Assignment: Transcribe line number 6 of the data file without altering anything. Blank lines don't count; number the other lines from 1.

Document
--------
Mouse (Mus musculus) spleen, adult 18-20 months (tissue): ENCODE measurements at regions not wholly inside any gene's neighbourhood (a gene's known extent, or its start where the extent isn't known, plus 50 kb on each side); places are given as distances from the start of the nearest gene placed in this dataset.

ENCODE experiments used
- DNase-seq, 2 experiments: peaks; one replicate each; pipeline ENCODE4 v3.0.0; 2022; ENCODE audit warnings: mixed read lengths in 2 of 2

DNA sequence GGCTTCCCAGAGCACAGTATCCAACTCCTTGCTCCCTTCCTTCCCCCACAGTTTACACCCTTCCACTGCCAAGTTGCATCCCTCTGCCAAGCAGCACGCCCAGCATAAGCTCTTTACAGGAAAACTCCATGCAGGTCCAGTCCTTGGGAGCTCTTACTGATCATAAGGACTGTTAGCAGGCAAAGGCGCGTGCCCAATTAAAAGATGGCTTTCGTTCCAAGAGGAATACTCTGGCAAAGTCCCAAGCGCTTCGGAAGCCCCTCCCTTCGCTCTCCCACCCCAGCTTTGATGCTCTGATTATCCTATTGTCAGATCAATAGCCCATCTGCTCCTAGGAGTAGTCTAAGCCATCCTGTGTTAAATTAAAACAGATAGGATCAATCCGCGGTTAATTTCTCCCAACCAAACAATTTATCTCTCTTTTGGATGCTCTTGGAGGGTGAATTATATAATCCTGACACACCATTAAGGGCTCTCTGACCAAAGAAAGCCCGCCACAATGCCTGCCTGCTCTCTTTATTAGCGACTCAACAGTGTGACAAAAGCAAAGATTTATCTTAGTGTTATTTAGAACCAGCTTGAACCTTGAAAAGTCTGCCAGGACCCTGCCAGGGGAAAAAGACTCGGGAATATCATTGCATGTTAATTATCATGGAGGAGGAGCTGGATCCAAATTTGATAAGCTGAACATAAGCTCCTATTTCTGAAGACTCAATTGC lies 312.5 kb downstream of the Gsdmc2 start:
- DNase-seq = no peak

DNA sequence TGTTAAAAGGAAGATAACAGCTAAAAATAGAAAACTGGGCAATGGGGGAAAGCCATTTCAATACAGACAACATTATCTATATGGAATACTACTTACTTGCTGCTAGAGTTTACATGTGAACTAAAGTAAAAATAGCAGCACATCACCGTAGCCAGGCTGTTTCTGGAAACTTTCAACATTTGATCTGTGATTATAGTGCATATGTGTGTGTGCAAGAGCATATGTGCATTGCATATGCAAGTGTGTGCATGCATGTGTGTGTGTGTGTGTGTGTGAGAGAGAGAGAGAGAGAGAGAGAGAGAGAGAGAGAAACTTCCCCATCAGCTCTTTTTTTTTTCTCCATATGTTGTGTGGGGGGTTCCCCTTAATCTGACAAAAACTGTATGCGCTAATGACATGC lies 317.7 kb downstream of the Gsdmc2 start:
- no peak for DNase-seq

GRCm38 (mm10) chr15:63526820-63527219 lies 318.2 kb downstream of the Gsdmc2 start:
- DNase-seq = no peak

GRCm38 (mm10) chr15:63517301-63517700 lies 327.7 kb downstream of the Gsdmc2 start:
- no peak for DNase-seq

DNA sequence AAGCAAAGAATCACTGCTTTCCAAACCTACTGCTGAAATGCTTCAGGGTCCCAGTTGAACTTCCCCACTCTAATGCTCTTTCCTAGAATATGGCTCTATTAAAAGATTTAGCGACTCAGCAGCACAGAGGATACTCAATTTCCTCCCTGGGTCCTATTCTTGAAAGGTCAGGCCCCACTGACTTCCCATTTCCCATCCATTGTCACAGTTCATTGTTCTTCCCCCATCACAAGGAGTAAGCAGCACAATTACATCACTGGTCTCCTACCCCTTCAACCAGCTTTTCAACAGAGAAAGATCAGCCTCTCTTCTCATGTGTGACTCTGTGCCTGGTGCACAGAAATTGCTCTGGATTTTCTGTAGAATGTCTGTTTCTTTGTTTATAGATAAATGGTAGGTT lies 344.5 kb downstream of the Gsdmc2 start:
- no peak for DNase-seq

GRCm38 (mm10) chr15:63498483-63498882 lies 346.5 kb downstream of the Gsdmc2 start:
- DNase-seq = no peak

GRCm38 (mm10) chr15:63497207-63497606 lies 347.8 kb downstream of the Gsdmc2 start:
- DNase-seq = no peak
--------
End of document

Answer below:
DNA sequence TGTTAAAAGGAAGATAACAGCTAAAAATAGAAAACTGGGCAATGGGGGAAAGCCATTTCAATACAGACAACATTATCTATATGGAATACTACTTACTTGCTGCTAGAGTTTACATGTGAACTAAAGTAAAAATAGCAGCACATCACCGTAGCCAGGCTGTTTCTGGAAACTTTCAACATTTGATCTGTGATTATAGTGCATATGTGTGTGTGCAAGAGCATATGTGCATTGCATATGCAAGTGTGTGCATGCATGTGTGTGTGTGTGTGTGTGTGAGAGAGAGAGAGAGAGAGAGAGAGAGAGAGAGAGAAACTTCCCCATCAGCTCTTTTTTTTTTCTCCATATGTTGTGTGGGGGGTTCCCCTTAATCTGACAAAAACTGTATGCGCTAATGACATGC lies 317.7 kb downstream of the Gsdmc2 start: